Lee Eun-kyung (’95, Social Studies), a medical examiner at the Seoul Metropolitan Policy Agency, stands as one of the 27 female profilers. Lee, former sergeant profiler, repeatedly checked her phone during the interview saying she needs to get right to the crime scene in case the phone rings.
“Analyzing a crime scene should be done as soon as possible after the crime was committed since the evidences might get destructed. Therefore, we need to hold ourselves in readiness for action,” Lee said.
Although it’s now hard to think of Lee without reminding her job as a profiler, before Lee was selected as a profiler through a special employment program in 2006 of Seoul Metropolitan Policy Agency, she worked as a flight attendant and a reporter of cable broadcasting program.
After a two-year career of analyzing cases and developing behavioral and personality profiles of criminals, Lee felt she reached her limit as a person who did not major criminal psychology or criminal sociology.
“I really wanted to become a professional profiler with abundant site experience and great store of forensic psychological background knowledge. Therefore, I decided to transfer to the criminal identification department,” Lee said.
Compared to other profilers searching for the invisible and psychological clues left at the scene of the crime, the department of criminal identification conducts examination based on visible clues of criminal’s whereabouts. Criminal identification process includes examination of the blood spatter patterns, DNA test, inspection of the victim’s injuries to the victim and exploiting all the pieces of possible evidence in the criminal site. After the site investigation, investigators reconstruct the crime first and draw picture of the location where the suspect might have lived or their age, sex and race.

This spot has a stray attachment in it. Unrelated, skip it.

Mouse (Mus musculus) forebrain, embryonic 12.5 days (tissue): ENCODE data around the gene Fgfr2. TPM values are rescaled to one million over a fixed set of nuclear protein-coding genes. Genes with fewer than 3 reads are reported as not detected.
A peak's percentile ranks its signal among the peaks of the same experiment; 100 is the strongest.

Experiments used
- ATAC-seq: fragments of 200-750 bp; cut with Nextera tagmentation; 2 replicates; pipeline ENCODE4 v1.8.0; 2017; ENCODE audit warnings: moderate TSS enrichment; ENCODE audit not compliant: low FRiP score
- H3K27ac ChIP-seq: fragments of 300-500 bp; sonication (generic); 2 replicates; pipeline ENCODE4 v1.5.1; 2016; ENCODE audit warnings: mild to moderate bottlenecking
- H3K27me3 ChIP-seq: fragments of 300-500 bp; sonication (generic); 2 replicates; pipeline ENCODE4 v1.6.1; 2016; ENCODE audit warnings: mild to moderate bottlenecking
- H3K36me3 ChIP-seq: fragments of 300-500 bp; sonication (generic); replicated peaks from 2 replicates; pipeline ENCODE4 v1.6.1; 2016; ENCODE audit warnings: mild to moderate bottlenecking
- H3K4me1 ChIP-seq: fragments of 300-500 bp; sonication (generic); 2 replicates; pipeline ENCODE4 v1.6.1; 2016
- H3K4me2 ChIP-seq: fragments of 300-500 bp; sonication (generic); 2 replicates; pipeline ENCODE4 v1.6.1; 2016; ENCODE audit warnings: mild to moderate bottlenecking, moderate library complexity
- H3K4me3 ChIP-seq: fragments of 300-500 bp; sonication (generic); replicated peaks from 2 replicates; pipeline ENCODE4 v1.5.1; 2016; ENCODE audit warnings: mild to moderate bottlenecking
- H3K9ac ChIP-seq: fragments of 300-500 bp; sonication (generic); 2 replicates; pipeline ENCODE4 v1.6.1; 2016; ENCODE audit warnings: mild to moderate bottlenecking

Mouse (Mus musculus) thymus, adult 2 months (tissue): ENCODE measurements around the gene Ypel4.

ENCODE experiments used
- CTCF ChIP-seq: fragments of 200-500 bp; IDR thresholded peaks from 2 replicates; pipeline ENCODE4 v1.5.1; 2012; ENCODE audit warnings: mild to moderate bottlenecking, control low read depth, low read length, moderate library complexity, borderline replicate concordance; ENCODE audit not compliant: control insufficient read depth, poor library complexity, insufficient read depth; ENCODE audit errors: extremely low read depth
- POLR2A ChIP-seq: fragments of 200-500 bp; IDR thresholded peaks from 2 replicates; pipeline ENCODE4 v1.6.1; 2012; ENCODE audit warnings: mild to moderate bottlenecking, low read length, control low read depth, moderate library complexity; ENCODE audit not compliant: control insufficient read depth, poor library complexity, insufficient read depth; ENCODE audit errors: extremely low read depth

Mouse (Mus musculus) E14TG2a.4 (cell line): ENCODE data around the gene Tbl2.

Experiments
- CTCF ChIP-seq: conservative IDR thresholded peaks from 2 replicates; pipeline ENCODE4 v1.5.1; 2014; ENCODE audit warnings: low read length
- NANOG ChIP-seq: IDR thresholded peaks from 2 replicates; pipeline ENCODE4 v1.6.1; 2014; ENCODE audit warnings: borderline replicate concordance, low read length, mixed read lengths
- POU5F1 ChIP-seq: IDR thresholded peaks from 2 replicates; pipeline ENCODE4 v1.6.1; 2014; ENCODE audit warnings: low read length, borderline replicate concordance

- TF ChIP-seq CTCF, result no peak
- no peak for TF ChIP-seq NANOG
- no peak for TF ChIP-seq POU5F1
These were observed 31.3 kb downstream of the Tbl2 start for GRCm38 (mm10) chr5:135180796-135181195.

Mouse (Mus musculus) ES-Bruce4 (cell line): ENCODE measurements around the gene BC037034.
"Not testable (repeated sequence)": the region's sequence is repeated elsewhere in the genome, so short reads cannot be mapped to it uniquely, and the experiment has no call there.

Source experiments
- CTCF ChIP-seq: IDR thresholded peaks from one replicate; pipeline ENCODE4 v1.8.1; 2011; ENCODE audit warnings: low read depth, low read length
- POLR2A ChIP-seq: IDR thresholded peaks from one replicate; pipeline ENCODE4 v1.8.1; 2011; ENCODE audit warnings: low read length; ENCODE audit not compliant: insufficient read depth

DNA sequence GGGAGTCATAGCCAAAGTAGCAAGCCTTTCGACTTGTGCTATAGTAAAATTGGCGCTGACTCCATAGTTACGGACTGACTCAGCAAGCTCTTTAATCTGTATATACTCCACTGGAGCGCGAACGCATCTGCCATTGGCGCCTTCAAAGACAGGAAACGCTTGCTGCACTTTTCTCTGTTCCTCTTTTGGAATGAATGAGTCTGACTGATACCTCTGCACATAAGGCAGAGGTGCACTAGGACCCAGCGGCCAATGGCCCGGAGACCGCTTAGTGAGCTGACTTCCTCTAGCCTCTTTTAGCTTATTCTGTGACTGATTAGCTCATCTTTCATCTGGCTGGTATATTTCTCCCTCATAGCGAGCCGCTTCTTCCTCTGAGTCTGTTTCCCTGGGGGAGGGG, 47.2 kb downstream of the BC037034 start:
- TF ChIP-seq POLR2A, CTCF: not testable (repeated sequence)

Lee had undergone various distressful experiences in the Criminal Investigation Department for the last five years. But she emphasized that she usually gets upset when the victim is young, socially weak or a woman of her age.
“Few years ago, I remember it was my first year at the Seoul Metropolitan Police Agency when two company employees of my age were kidnapped and murdered around Hongik University. I got really upset and felt victimized when I met a bereaved family at the hospital hugging each other and sobbing. Therefore, every incident I try hard to be very rational and sensible to comfort victimized souls,” Lee said.
Field teams including profilers, criminal investigators and criminologists are on call for 24 hours a day. Each department is divided into serial field teams going on duty at three-day intervals.
“Even though the work is tough, this field of career is so attractive. When I hear from others that the clues found by our team or myself played decisive role in finding a suspect, I feel compensated for all the hard working of continual three hours of sleep during the investigation,” Lee said.
With the increasing popularity toward the profiling field, more and more people are asking Lee for advice. In response to these requests, Lee shared few tips for prospective profilers: read crime stories and watch movies while trying to draw conclusion about the offenders and likely future targets of criminal. This process of guessing will help catching criminals in the future.
“It is not that glamorous as viewed in mass media. During the investigation you should bear extreme tension and control your feelings when witnessed a crime scene. But tomorrow as always I will go to the site and work reasonably to search for clues to catch murderers that may otherwise go free.”
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